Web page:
MLB insider Jeff Passan: What Robbie Ray deal signals for Mariners, what should be next

Dec 16, 2021, 12:07 PM
Mariners LHP Robbie Ray...
Robbie Ray of the Toronto Blue Jays pitches during the first inning of Game Two of a doubleheader against the New York Yankees. (Sarah Stier/Getty Images)
(Sarah Stier/Getty Images)

The Mariners were able to make one of the biggest moves of this MLB offseason prior to the lockout, inking reigning American League Cy Young Winner Robbie Ray to a lucrative five-year deal.

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Ray, 30, comes to Seattle from the Toronto Blue Jays and will anchor a rotation for a young and up-and-coming team aiming to end the longest active postseason drought in major North American professional sports.

So why did the Ray deal come together like it did? And what does that mean for the Mariners going forward? ESPN MLB insider Jeff Passan joined Mike Salk on 710 ESPN Seattle’s Mike Salk Show Thursday morning.

Passan said that the Mariners-Ray deal likely came together because of how quickly some of the top names were starting to sign with new tearms.

“I think they got a little bit scared after there’s this big rush of guys off the board,” Passan said.

Passan also thinks that the Mariners were “miffed” that not only the market for free-agent middle infielder Marcus Semien was moving quickly, but that they weren’t as big of a contender for him as they’d initially anticipated. Semien wound up signing a seven-year deal with the Texas Rangers.

“Maybe it makes a little bit more sense for us to pivot, especially in light of (starting pitcher) Kevin Guasman costing $110 million (with the Blue Jays),” Passan said. “… If Gausman’s (costing $110 million), maybe we can get Robbie Ray for $115 million, and lo and behold, that’s exactly where they ended up.”

When talking to Salk prior to this offseason, Passan said that two free-agent pitchers who would have been perfect for the Mariners were veterans Max Scherzer and Justin Verlander. Scherzer wound up signing with the New York Mets on the most lucrative deal in MLB history in terms of annual dollars while Verlander re-signed with the Houston Astros.

“The point I was trying to make was they needed a top-of-the-rotation guy,” Passan said. “They weren’t going to get Scherzer there. He just wasn’t going to go to Seattle. And Verlander made it pretty clear it was either New York or Houston.”

But the Mariners did ink a top pitcher to a deal with Ray, which Passan said means an awful lot.

“The fact that the Mariners went out and got the best pitcher on the market not named Max Scherzer or Justin Verlander I think is a step in the right direction for this organization,”  he said. “To me, it illustrates how attractive (Seattle) is becoming to free agents.”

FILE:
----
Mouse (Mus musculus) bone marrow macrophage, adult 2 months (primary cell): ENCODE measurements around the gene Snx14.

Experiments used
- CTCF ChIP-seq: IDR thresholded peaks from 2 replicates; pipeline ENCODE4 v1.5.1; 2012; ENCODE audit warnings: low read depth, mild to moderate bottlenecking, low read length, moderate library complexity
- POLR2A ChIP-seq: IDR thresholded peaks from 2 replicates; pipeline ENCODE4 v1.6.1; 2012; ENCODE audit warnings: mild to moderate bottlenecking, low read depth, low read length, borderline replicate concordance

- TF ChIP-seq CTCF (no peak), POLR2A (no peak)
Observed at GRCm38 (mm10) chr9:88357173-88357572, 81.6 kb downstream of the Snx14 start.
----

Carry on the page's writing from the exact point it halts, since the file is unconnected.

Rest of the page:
Passan also made a declaration about where he thinks the Mariners are going.

“Let me make this like abundantly clear – the Mariners are going to be really good,” he said. “I have not been someone who who has been willing to say things like that in the past, but I will shout it from the top of Mount Rainier now. They are going to be very good over the next five years.”

Obviously we’re still in the midst of a lockout and no major moves can happen until that is resolved. But when the lockout ends, what should the Mariners’ priority be?

“This may sound a little bit counterintuitive to focus not necessarily on free agents, but on your own guys,” Passan said.

Passan said that Mariners fans may not necessarily want to focus on locking up younger players because the long-term extension for first baseman Evan White hasn’t worked out so far, but he thinks Seattle should try and sign its two young outfielders to new deals.

“You do everything you can to get Julio Rodríguez and Jarred Kelenic locked up for 10 years. Period,” Passan said.

Kelenic, 22, made his MLB debut last year after entering the season as one of the five best prospects in baseball. The 2018 first-round pick had dominated at every level of the minor leagues before making his Mariners debut in May, and he had a pretty rocky rookie season overall, which included long hitless streaks and a demotion to Triple-A Tacoma. Overall, Kelenic slashed .181/.265/.350 with 14 home runs and 43 RBIs in 93 games.

Kelenic did, however, finish the year strong with a .248/.331/.524 slash line in 29 games in September and October. He also hit seven home runs and drove in 20 runs. That surge was especially key as the Mariners were in postseason contention until the last day of the season thanks to late-season success.

Rodríguez, who turns 21 in two weeks, is considered one of the three best prospects in baseball. He, like Kelenic, has hit at every level and Rodríguez had a huge year in the minors in 2021, slashing .347/.441/.560 with 13 home runs and 21 steals in 74 games between High-A and Double-A.

Passan mentioned the San Diego Padres signing young shortstop Fernando Tatís Jr. to a long-term megadeal and the Tampa Bay Rays inking former No. 1 overall prospect Wander Franco to a new contract when discussing Rodríguez and his future.

“I think Julio Rodríguez especially is going to be that caliber of player. While I understand (he doesn’t play) a (premium defensive) position like Tatís and Franco at shortstop, the reality is he is that type of impact bat. To get him locked up, to me, that’s a greater priority than going out and say getting a Trevor Story or signing Kyle Schwarber or something along those lines, which is what could be (next) for the Mariners once the lockout does end.”

Listen to the full discussion with Passan at this link or in the player below.

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MLB insider Jeff Passan: What Robbie Ray deal signals for Mariners, what should be next